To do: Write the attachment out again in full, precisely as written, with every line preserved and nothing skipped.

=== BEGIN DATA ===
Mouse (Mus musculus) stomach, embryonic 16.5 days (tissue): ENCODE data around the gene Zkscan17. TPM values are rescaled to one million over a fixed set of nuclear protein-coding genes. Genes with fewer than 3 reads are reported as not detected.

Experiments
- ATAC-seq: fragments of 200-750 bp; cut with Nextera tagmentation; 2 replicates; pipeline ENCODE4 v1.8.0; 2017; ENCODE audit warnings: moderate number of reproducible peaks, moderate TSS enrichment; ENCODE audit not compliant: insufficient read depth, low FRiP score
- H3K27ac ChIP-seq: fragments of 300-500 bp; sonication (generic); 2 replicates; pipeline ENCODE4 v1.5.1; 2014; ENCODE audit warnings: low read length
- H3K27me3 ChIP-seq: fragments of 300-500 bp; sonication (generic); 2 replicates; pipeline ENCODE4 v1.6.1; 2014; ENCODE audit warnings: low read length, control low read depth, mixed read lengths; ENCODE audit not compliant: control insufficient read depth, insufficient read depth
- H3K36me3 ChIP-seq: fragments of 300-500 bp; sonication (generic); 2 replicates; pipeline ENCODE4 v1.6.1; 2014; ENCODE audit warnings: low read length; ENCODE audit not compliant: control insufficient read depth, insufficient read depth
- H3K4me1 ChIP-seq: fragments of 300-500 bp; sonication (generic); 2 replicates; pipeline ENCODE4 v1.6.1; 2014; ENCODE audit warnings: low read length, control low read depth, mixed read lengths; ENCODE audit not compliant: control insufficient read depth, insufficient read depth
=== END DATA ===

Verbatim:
Mouse (Mus musculus) stomach, embryonic 16.5 days (tissue): ENCODE data around the gene Zkscan17. TPM values are rescaled to one million over a fixed set of nuclear protein-coding genes. Genes with fewer than 3 reads are reported as not detected.

Experiments
- ATAC-seq: fragments of 200-750 bp; cut with Nextera tagmentation; 2 replicates; pipeline ENCODE4 v1.8.0; 2017; ENCODE audit warnings: moderate number of reproducible peaks, moderate TSS enrichment; ENCODE audit not compliant: insufficient read depth, low FRiP score
- H3K27ac ChIP-seq: fragments of 300-500 bp; sonication (generic); 2 replicates; pipeline ENCODE4 v1.5.1; 2014; ENCODE audit warnings: low read length
- H3K27me3 ChIP-seq: fragments of 300-500 bp; sonication (generic); 2 replicates; pipeline ENCODE4 v1.6.1; 2014; ENCODE audit warnings: low read length, control low read depth, mixed read lengths; ENCODE audit not compliant: control insufficient read depth, insufficient read depth
- H3K36me3 ChIP-seq: fragments of 300-500 bp; sonication (generic); 2 replicates; pipeline ENCODE4 v1.6.1; 2014; ENCODE audit warnings: low read length; ENCODE audit not compliant: control insufficient read depth, insufficient read depth
- H3K4me1 ChIP-seq: fragments of 300-500 bp; sonication (generic); 2 replicates; pipeline ENCODE4 v1.6.1; 2014; ENCODE audit warnings: low read length, control low read depth, mixed read lengths; ENCODE audit not compliant: control insufficient read depth, insufficient read depth